- The CFPB has announced it is looking into the “illegal practices” of schools granting private student loans.
- Schools can withhold transcripts and delay graduation if students are behind in paying their debts.
- Debt held by schools is generally not part of the $1.5 trillion federal student loan program.
If students at certain colleges do not promptly repay the money they borrow from their school, they may be prevented from enrolling in classes or graduating. And their debt will continue to grow.
President Joe Biden’s top consumer watchdog wants to make sure none of this is happening illegally.
Last week, the Consumer Financial Protection Bureau (CFPB) announced it would review the operations of for-profit and not-for-profit colleges that provide private loans directly to students, also known as institutional student loans. These loans are usually non-federal and are designed to help students and families pay college expenses, but if the debt is not repaid within the set time frame, the college has the power to withhold the college’s transcript. the student and to block course registration. The CFPB is considering the legality of these consequences.
“Schools that offer students loans to attend their courses have a lot of power over the education and financial future of their students,” CFPB Director Rohit Chopra said in a statement. “It is time to open the books on institutional student loans to ensure that all students with private student loans are not harmed by illegal practices.”
Specifically, the CFPB examines five practices that can harm students:
- Restrict course enrollment for students who are behind on their loan payments, thereby delaying graduation
- Withholding transcripts from students who owe school debt, preventing them from showing their academic progress to employers
- Accelerate loan recovery by making the loan immediately payable if a student withdraws from the program
- Do not issue a refund if a student withdraws early
- And having an inappropriate relationship with the lender can cause students to pay more than necessary for a loan.
Over the past decade, a number of schools — like the now-defunct Corinthian Colleges and ITT Tech — have come under fire for what the CFPB has called “predatory lending,” in which for-profit schools misled students into taking out private student loans. cover tuition, but they charged such high interest rates on loans that many students couldn’t pay them and defaulted.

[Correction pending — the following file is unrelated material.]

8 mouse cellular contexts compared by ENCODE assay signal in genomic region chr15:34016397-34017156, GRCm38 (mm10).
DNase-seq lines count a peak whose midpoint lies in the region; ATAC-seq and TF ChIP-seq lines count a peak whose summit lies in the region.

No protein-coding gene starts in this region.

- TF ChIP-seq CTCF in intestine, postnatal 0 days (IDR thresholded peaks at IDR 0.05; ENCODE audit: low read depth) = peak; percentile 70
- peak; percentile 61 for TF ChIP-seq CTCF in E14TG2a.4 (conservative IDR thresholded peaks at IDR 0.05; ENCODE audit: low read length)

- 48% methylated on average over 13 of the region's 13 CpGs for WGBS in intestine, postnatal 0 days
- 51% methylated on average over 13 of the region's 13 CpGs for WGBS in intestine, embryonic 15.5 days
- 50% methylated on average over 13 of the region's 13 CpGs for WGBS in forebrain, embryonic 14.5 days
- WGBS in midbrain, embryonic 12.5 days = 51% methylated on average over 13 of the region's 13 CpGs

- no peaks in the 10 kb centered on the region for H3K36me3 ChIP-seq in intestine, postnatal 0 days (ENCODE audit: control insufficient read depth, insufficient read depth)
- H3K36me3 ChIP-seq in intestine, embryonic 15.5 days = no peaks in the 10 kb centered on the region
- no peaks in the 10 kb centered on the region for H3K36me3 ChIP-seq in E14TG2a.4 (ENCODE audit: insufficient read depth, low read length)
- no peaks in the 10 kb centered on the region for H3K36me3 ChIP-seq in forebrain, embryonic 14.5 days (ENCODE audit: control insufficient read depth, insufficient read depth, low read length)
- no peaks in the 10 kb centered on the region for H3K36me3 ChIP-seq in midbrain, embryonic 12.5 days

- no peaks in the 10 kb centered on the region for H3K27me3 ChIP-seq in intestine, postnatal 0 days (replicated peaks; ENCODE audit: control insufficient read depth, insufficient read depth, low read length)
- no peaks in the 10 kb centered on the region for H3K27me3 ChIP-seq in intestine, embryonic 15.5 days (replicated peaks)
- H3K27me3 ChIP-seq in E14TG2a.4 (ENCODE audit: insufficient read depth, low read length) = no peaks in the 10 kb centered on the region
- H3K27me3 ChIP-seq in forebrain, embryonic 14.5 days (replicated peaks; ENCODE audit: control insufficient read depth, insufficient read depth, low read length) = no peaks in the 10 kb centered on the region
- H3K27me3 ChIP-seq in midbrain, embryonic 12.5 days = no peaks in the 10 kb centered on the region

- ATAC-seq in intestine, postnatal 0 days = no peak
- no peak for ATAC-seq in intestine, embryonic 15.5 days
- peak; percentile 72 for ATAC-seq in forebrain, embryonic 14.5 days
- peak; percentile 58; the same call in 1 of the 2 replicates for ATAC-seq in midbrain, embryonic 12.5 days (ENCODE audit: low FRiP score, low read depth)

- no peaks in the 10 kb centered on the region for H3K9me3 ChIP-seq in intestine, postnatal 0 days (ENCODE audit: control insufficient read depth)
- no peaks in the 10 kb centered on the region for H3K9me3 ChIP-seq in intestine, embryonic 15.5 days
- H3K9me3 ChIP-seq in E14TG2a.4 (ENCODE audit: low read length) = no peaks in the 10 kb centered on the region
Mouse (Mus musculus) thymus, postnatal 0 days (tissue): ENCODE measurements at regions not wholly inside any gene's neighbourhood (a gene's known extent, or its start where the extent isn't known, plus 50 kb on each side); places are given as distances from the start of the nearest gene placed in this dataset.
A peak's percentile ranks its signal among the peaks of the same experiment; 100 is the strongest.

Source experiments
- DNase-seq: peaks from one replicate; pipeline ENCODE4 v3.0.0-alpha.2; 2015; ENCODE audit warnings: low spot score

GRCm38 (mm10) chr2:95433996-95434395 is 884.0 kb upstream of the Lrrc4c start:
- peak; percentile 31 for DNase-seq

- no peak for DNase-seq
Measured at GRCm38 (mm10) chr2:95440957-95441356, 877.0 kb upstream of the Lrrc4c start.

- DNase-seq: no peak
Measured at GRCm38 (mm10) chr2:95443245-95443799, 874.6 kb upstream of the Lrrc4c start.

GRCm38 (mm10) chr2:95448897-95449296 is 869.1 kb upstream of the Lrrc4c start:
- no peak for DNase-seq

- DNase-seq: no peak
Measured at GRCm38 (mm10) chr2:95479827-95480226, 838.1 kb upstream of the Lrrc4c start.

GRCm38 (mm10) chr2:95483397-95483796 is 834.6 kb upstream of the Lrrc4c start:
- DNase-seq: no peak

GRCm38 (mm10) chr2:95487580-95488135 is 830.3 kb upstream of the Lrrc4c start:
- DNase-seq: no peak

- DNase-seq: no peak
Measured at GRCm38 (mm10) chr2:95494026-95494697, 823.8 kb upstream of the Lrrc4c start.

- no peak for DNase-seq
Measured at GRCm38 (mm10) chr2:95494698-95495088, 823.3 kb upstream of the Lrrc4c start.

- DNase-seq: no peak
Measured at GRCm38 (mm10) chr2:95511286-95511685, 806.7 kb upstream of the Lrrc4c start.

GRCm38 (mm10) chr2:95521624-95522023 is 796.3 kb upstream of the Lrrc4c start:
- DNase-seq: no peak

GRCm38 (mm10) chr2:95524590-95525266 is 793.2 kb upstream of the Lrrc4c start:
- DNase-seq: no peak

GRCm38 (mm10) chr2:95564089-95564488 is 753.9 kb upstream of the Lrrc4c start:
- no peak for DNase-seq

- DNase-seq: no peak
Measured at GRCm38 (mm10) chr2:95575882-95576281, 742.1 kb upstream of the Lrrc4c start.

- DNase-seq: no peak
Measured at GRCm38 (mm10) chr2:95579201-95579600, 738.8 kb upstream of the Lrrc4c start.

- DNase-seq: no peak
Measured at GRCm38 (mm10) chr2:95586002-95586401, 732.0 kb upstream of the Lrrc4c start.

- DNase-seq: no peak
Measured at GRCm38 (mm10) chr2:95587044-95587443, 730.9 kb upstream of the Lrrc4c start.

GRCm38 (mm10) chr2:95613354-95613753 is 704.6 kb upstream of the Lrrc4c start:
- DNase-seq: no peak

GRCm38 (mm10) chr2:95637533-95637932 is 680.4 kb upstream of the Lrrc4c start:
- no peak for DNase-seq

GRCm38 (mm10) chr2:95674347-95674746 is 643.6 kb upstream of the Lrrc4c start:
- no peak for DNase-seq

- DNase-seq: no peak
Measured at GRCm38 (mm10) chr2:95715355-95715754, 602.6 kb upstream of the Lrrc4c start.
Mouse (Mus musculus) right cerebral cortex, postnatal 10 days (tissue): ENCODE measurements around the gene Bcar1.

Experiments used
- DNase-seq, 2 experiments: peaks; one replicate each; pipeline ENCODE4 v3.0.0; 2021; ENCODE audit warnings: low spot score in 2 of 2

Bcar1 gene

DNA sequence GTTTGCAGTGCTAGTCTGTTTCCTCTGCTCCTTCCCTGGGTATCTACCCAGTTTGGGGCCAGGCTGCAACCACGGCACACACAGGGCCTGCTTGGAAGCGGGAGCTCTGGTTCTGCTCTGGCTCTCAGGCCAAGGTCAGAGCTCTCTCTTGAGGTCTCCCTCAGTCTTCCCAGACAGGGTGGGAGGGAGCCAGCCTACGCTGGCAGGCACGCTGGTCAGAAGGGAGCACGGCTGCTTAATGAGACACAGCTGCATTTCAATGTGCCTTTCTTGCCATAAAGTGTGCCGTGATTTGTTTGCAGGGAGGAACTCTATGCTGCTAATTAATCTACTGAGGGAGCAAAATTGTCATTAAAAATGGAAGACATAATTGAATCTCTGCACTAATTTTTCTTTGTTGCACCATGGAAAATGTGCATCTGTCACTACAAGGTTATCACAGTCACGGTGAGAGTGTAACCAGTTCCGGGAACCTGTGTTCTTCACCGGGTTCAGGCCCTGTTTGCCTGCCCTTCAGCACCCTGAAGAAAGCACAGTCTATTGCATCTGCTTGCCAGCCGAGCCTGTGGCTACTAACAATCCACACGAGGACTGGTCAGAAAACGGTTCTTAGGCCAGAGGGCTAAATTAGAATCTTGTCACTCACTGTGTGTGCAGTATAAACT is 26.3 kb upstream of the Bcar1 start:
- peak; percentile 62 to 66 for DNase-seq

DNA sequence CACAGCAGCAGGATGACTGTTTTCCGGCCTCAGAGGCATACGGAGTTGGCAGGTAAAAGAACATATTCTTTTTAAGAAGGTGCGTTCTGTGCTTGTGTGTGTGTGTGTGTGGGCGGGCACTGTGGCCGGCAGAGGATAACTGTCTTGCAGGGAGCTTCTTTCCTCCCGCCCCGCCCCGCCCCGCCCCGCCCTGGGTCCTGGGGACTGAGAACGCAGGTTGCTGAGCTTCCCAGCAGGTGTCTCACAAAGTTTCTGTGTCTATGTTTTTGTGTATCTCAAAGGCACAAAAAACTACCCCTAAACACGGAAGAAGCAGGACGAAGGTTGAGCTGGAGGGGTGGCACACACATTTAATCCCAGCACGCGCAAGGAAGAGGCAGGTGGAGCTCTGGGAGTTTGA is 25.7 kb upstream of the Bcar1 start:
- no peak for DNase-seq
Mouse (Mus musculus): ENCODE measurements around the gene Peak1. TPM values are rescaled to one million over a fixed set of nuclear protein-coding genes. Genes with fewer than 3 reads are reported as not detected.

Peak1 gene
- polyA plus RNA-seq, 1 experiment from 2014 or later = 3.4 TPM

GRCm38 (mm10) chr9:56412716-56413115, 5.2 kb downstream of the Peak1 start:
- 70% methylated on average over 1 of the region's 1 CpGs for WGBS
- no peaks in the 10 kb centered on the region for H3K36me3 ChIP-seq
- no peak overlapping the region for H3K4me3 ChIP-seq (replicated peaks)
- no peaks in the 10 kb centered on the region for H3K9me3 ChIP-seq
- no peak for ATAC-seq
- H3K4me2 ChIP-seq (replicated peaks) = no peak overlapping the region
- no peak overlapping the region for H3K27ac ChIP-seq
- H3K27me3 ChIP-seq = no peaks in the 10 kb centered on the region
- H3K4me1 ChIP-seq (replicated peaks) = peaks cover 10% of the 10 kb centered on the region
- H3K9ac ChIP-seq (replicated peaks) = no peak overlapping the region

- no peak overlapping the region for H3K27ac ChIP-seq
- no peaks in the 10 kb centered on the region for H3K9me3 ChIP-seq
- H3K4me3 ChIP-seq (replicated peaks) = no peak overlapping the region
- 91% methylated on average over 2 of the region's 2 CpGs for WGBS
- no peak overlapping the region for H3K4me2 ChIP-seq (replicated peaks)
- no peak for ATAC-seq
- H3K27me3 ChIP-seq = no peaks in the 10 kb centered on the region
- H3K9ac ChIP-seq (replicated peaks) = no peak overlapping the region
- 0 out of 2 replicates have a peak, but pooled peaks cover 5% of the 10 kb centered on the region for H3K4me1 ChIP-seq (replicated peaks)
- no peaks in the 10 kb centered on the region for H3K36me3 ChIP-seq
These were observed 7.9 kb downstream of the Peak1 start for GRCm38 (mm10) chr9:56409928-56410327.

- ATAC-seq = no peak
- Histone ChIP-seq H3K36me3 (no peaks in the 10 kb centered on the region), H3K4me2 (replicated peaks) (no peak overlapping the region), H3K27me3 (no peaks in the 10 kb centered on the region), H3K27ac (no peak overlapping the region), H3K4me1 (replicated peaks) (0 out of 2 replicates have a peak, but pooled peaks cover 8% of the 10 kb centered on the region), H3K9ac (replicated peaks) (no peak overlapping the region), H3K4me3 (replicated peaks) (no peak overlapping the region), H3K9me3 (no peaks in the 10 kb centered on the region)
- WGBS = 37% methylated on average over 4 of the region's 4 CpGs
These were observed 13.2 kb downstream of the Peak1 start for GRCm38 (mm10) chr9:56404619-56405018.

Insider previously reported on the burden of institutional student debt. Ithaka S+R, a nonprofit that researches education, estimated last year that there could be up to $15 billion in outstanding balances at colleges and universities, c That’s why a number of schools — especially HBCUs — have used Biden’s stimulus money to wipe out that debt for their students since the pandemic began.
Student debt held by schools is separate from the $1.5 trillion federal student debt crisis, which the CPFB is also monitoring. Over the summer, the agency released a report detailing the deceptive practices of student loan companies that issue federal loans, pushing borrowers into more debt than they could afford.
There is little discussion about the power of schools to cancel institutional student debt, but when it comes to federal student debt, there is controversy over the legality of Biden using his executive powers to act. Still, some advocates and lawmakers believe it’s time for the president to do what schools have done and enact broad loan forgiveness — something he promised voters he would do during his campaign.